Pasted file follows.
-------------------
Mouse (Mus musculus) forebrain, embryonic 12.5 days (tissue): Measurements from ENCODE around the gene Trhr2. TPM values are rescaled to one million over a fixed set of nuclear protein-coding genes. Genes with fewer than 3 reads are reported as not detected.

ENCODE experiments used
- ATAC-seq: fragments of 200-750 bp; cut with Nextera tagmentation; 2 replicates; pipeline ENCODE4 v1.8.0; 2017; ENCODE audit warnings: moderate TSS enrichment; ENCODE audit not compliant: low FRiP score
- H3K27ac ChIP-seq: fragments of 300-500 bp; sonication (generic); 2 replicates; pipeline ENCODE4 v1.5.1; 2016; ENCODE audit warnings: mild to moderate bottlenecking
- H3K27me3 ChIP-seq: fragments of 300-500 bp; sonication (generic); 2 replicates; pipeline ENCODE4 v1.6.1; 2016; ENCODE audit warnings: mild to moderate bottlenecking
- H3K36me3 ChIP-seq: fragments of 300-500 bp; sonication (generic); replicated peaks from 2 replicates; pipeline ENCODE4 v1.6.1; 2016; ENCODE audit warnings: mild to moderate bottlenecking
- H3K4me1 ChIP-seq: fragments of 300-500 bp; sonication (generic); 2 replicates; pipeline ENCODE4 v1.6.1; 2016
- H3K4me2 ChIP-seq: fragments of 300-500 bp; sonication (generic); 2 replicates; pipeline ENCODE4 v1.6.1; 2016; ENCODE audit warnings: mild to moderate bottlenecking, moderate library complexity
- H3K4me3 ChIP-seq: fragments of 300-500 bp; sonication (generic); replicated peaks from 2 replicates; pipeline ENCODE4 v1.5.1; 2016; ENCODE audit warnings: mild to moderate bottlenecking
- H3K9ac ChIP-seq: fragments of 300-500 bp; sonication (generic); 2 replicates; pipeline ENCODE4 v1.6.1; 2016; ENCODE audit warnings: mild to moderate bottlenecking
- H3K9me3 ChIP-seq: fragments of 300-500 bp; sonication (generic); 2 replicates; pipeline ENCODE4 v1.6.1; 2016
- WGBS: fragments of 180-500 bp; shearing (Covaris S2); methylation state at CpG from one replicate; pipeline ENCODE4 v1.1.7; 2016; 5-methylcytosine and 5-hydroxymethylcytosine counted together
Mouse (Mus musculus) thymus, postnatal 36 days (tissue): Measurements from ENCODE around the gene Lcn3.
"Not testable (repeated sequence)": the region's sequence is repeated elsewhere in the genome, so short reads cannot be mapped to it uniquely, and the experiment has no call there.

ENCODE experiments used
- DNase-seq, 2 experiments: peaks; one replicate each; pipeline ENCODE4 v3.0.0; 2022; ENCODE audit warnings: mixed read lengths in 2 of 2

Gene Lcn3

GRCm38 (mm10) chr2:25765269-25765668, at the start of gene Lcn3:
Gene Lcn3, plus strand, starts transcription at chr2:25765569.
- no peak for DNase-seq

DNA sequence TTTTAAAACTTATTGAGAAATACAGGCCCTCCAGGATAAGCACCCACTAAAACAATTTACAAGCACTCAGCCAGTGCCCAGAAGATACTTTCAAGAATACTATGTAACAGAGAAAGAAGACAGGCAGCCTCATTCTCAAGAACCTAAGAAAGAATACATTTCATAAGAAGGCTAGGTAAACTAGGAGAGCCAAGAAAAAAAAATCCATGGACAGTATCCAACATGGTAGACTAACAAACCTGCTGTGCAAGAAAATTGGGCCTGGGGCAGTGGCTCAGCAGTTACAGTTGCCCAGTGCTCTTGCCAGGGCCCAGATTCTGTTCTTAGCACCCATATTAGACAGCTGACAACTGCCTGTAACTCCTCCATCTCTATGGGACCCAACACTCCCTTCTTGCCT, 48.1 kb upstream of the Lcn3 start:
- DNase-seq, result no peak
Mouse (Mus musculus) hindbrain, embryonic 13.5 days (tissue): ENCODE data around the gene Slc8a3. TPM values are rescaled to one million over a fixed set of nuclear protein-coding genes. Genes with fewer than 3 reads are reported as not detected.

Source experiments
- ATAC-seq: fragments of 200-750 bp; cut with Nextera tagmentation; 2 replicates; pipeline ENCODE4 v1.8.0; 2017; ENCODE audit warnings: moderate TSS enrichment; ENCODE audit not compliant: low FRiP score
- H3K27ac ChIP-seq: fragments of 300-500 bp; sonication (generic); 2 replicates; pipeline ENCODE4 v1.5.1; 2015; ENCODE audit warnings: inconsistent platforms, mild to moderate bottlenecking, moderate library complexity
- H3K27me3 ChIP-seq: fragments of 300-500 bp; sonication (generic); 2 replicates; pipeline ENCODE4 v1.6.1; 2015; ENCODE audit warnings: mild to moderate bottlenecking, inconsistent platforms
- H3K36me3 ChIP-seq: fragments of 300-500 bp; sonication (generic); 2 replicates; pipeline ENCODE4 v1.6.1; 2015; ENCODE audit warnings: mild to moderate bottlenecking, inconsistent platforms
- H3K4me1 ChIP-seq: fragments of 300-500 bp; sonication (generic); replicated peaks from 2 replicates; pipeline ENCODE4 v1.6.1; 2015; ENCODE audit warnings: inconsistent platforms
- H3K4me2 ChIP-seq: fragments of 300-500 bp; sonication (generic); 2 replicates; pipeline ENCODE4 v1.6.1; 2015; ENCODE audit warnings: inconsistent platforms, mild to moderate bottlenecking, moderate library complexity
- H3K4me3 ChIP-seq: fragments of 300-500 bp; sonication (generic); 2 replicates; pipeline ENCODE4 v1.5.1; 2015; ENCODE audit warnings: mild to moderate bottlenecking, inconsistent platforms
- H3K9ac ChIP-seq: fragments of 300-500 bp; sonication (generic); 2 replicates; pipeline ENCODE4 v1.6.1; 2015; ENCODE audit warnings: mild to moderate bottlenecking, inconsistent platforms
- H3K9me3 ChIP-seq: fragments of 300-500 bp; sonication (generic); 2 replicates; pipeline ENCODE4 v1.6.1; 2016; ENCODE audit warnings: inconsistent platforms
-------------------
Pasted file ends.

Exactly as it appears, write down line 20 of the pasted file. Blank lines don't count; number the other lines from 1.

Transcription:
- no peak for DNase-seq